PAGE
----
Grace Pretre, Ramana's 'Āina Farm Sanctuary wrote:If you want to know about great civilizations and how sustainable they were, how they survived in nature for thousands of years, this is of great value. If you’re interested in the history of the Amazon and agriculture in general, I would highly recommend this class, it was very eye opening for me.
Adam Hicks, Malauwao Farm wrote:A powerful, inspiring, and so very timely presentation. Congratulations on such a wonderful exploration and original thinking on this important history. Thank you for your tenacity in both learning deeply and sharing comprehensively with such easy clarity.
Kyle Clarkin, Family Farmer Training Network wrote:The lectures you gave were some of the best I've ever had. Engaging and inspiring.
C. Levis wrote:Past human influences on Amazonian forest
The marks of prehistoric human societies on tropical forests can still be detected today. Levis et al. performed a basin-wide comparison of plant distributions, archaeological sites, and environmental data. Plants domesticated by pre-Columbian peoples are much more likely to be dominant in Amazonian forests than other species. Furthermore, forests close to archaeological sites often have a higher abundance and richness of domesticated species. Thus, modern-day Amazonian tree communities across the basin remain largely structured by historical human use.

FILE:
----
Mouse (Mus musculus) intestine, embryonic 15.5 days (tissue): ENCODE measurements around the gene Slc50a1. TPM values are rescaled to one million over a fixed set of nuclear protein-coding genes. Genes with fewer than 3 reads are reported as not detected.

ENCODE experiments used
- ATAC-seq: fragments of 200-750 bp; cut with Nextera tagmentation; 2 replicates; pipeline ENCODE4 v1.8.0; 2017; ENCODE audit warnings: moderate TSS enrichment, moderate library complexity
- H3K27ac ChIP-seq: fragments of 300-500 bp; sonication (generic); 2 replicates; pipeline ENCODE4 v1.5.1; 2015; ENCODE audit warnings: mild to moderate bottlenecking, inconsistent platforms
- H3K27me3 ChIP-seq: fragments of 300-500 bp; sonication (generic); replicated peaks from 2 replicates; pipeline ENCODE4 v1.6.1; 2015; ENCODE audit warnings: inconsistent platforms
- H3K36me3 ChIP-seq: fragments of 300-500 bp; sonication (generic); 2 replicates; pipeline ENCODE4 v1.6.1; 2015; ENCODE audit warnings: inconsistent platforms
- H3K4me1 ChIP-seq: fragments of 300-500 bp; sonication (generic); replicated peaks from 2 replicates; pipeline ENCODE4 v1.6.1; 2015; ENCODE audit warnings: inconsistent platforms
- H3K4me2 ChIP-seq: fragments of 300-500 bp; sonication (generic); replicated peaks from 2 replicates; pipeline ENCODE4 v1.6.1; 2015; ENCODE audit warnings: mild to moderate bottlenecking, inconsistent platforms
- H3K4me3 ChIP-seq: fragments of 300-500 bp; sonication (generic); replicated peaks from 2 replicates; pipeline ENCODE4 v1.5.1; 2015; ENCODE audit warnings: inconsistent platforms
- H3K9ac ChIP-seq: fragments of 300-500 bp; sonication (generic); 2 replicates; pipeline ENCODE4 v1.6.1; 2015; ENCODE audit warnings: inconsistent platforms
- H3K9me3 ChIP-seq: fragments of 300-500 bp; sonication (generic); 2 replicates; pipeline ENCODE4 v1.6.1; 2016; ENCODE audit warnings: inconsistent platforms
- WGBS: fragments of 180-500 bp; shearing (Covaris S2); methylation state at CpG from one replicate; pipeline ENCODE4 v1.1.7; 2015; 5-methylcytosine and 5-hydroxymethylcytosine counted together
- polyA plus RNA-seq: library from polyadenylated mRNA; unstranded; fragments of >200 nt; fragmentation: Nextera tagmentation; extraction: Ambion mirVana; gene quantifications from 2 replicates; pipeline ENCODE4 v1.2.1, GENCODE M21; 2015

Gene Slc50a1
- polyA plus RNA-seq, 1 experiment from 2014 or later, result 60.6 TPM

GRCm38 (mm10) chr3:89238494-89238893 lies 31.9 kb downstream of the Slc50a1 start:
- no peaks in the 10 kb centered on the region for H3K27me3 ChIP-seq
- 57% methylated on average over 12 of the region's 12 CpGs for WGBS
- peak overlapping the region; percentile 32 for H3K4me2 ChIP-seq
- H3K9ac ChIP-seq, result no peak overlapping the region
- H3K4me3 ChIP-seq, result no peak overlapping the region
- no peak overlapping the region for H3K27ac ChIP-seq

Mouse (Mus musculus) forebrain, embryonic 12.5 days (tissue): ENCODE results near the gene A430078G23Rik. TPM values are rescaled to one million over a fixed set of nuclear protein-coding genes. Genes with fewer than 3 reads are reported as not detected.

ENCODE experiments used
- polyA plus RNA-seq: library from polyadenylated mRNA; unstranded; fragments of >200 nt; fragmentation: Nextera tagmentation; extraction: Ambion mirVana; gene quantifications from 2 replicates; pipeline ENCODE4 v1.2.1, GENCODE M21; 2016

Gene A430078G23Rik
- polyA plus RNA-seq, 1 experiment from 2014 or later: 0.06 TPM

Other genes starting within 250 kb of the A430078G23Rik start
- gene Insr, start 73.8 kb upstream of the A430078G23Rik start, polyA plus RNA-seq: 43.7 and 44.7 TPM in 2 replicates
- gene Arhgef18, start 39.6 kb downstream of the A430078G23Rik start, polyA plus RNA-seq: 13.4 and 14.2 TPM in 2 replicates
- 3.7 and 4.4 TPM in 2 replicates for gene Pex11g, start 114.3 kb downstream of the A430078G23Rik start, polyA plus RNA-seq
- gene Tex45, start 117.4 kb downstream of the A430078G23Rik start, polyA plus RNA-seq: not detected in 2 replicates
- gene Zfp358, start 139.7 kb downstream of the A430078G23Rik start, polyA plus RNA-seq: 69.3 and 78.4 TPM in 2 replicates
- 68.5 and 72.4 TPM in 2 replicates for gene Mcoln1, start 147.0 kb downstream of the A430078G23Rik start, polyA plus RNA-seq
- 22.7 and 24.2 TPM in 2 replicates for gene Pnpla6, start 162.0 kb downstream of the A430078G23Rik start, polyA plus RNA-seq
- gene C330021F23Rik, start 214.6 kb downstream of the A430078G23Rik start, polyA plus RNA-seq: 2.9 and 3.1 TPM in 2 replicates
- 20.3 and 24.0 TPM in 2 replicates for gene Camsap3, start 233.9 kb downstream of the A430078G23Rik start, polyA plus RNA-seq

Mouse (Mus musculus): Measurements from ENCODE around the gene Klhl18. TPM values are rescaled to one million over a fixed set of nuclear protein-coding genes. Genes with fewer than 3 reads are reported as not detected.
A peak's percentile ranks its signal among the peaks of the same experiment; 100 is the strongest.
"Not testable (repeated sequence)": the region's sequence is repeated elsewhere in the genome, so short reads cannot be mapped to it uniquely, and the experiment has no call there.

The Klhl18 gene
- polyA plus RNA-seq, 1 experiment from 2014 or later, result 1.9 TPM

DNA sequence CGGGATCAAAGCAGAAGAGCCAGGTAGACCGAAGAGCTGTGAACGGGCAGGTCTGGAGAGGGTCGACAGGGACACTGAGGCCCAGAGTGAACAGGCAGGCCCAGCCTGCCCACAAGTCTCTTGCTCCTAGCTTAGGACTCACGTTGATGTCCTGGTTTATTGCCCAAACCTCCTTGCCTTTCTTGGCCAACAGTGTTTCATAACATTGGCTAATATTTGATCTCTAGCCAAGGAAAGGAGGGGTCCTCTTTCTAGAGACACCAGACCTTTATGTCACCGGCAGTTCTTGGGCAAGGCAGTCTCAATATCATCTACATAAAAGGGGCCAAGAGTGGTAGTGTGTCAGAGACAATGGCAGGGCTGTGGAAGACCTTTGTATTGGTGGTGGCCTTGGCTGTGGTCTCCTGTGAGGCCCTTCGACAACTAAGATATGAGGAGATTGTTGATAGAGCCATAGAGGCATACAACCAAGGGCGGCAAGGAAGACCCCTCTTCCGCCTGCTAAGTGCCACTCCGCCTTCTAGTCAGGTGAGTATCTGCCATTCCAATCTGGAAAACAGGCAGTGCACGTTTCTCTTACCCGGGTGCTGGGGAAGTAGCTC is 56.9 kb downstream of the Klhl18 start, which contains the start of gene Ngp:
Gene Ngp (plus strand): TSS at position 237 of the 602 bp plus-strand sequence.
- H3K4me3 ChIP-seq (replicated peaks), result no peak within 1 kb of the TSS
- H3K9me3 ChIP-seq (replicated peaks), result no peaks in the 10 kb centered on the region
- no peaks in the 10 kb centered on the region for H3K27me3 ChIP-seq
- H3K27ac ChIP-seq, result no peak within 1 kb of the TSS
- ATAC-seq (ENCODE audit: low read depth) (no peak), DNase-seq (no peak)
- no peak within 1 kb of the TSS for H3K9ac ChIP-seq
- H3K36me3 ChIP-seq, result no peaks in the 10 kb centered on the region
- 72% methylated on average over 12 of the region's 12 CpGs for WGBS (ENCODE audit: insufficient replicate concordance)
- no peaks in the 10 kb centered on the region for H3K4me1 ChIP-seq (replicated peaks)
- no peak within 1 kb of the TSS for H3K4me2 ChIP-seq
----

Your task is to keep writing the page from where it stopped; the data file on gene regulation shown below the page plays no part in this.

The extent to which pre-Columbian societies altered Amazonian landscapes is hotly debated. We performed a basin-wide analysis of pre-Columbian impacts on Amazonian forests by overlaying known archaeological sites in Amazonia with the distributions and abundances of 85 woody species domesticated by pre-Columbian peoples. Domesticated species are five times more likely than nondomesticated species to be hyperdominant. Across the basin, the relative abundance and richness of domesticated species increase in forests on and around archaeological sites. In southwestern and eastern Amazonia, distance to archaeological sites strongly influences the relative abundance and richness of domesticated species. Our analyses indicate that modern tree communities in Amazonia are structured to an important extent by a long history of plant domestication by Amazonian peoples.
William Balée & Clark L. Erickson wrote:...under certain agricultural and agroeconomic regimes, soils have become organically and chemically impoverished (such as loss of topsoil in the North American Midwest due to industrial agriculture, or salinization of the Euphrates River due to ancient Mesopotamian irrigation), whereas under other regimes, soils have actually become highly fertile in terms of their nutrient content and physicochemical properties. The organic black and brown earths of upland Amazonia (Amazonian Dark Earths), typically the result of prehistoric agriculture and settlement, are actually much more fertile than surrounding soils not so utilized and subjected to management over time (Erickson 2003; Hecht 2003; Hecht and Posey 1989; Lehmann et al. 2003; McCann, Woods, and Meyer 2001; WinklerPrins 2001; Woods and McCann 1999; see also Denevan, chapter 5, Erickson and Balée, chapter 7, and Heckenberger..).